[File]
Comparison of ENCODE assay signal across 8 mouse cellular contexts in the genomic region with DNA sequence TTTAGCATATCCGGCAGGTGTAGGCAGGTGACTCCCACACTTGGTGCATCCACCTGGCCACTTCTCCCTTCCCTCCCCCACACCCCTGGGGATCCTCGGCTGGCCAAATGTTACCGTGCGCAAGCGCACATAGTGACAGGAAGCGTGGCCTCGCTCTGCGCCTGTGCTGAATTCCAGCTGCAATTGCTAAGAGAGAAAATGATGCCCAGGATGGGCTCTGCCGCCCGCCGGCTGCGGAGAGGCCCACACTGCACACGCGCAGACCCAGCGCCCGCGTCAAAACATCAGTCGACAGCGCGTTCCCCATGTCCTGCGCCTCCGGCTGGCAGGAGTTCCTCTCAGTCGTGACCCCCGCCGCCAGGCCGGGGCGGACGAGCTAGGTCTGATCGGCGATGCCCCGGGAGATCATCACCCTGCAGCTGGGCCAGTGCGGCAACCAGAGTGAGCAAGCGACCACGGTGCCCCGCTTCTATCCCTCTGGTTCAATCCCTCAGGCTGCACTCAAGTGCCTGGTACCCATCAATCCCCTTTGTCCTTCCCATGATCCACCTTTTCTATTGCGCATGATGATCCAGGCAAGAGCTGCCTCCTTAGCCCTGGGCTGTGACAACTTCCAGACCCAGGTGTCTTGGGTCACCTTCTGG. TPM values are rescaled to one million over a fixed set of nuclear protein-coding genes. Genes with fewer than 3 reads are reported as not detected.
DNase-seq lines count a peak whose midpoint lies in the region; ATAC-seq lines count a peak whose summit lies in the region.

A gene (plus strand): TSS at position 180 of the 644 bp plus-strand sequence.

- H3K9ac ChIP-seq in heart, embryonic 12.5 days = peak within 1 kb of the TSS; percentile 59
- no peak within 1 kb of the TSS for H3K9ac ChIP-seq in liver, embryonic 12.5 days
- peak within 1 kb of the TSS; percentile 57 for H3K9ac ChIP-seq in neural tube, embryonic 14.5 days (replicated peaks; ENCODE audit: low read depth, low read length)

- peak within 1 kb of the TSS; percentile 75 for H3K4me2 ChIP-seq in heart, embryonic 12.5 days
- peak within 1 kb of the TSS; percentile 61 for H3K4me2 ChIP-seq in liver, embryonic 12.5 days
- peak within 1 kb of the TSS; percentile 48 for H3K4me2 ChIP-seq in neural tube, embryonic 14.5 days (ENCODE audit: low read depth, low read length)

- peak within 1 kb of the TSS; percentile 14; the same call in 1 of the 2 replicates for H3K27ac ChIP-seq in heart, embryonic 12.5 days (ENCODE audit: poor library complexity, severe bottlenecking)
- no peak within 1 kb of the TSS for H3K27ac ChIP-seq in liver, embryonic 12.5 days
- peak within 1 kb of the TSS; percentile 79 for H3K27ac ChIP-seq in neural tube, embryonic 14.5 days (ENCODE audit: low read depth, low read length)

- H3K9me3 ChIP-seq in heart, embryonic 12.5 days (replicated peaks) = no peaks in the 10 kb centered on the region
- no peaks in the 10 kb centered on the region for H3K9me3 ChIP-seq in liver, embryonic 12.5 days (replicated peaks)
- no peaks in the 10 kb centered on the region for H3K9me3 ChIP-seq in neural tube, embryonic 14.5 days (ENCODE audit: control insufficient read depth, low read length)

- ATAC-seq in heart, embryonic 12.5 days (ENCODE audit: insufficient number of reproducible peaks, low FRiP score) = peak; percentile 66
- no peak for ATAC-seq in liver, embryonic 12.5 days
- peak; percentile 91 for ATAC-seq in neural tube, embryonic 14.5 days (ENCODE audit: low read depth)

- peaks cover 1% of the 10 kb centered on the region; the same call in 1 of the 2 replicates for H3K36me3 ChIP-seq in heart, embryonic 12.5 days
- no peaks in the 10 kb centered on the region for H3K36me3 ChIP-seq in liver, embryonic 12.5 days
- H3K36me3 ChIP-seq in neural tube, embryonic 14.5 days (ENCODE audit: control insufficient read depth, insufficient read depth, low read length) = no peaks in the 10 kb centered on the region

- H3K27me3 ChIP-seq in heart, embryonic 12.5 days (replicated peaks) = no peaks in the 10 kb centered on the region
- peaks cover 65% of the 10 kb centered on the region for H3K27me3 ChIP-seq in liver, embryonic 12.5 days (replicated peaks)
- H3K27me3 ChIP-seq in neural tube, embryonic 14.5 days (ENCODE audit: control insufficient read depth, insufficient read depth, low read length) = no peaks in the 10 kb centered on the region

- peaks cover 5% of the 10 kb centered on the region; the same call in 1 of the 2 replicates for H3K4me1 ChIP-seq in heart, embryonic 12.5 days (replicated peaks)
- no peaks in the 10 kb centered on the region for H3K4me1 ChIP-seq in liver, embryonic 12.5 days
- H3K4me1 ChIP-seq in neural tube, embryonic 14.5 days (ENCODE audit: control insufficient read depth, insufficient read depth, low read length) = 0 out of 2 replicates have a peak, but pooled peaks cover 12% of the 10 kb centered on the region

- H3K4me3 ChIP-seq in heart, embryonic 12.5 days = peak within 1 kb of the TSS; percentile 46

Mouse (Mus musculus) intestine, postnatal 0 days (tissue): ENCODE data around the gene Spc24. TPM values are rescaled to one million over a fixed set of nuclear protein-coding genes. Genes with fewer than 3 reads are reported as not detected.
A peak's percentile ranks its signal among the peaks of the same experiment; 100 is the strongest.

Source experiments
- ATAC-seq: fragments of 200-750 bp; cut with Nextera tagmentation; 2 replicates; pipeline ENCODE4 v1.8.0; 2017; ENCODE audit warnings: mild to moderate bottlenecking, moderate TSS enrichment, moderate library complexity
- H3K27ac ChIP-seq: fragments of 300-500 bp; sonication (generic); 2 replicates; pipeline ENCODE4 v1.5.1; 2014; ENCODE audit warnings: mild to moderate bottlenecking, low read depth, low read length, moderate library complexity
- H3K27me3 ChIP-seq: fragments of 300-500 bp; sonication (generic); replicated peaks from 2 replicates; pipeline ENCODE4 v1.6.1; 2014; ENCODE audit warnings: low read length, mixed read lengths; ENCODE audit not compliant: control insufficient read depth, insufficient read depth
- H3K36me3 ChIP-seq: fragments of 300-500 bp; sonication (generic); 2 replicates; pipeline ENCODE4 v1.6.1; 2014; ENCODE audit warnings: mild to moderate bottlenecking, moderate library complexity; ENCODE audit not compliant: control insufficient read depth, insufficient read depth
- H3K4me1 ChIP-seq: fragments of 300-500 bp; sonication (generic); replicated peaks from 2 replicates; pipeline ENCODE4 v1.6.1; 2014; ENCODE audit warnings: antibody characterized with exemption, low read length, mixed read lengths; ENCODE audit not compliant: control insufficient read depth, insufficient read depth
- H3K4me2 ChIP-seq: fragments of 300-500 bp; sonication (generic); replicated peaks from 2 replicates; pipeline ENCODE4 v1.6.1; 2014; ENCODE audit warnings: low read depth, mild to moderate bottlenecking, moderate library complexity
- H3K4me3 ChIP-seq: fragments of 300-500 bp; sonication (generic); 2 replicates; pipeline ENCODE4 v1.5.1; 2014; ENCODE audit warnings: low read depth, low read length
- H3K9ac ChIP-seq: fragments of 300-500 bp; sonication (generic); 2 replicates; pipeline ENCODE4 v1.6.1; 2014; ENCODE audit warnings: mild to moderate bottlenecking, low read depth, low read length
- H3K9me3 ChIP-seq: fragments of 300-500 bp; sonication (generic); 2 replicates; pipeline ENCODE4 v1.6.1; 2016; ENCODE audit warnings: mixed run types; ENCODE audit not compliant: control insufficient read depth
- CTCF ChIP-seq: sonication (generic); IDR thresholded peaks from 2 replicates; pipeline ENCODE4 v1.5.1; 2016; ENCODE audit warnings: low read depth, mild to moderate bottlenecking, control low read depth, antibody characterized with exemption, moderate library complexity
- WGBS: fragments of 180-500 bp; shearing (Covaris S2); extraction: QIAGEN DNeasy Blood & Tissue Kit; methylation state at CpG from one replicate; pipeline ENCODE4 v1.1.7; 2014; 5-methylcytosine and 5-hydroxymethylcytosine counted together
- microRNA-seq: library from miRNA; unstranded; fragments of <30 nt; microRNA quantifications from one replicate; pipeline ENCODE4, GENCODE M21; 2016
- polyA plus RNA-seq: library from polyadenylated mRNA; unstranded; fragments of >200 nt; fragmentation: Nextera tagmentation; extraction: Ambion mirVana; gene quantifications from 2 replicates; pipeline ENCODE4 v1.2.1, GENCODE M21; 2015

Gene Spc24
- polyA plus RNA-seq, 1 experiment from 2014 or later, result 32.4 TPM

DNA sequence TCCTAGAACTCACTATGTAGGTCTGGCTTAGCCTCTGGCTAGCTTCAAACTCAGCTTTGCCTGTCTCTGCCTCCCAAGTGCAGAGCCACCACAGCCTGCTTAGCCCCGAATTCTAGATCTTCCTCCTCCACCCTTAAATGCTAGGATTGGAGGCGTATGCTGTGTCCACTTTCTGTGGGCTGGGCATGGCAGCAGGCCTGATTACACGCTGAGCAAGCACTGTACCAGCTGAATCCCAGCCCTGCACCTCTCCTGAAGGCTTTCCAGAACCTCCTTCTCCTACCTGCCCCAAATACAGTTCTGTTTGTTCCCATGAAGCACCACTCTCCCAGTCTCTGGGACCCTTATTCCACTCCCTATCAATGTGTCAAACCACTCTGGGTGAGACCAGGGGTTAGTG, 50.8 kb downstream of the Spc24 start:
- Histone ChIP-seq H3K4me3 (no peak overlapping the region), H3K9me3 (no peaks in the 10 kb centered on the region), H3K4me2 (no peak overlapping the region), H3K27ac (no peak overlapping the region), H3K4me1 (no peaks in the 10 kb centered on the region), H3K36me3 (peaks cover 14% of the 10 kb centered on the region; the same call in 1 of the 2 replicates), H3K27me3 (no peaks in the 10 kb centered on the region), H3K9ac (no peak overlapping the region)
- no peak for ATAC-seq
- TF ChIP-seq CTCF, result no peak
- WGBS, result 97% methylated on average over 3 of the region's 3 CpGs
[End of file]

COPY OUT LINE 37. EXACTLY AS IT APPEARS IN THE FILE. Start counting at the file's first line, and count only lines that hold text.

- H3K4me2 ChIP-seq: fragments of 300-500 bp; sonication (generic); replicated peaks from 2 replicates; pipeline ENCODE4 v1.6.1; 2014; ENCODE audit warnings: low read depth, mild to moderate bottlenecking, moderate library complexity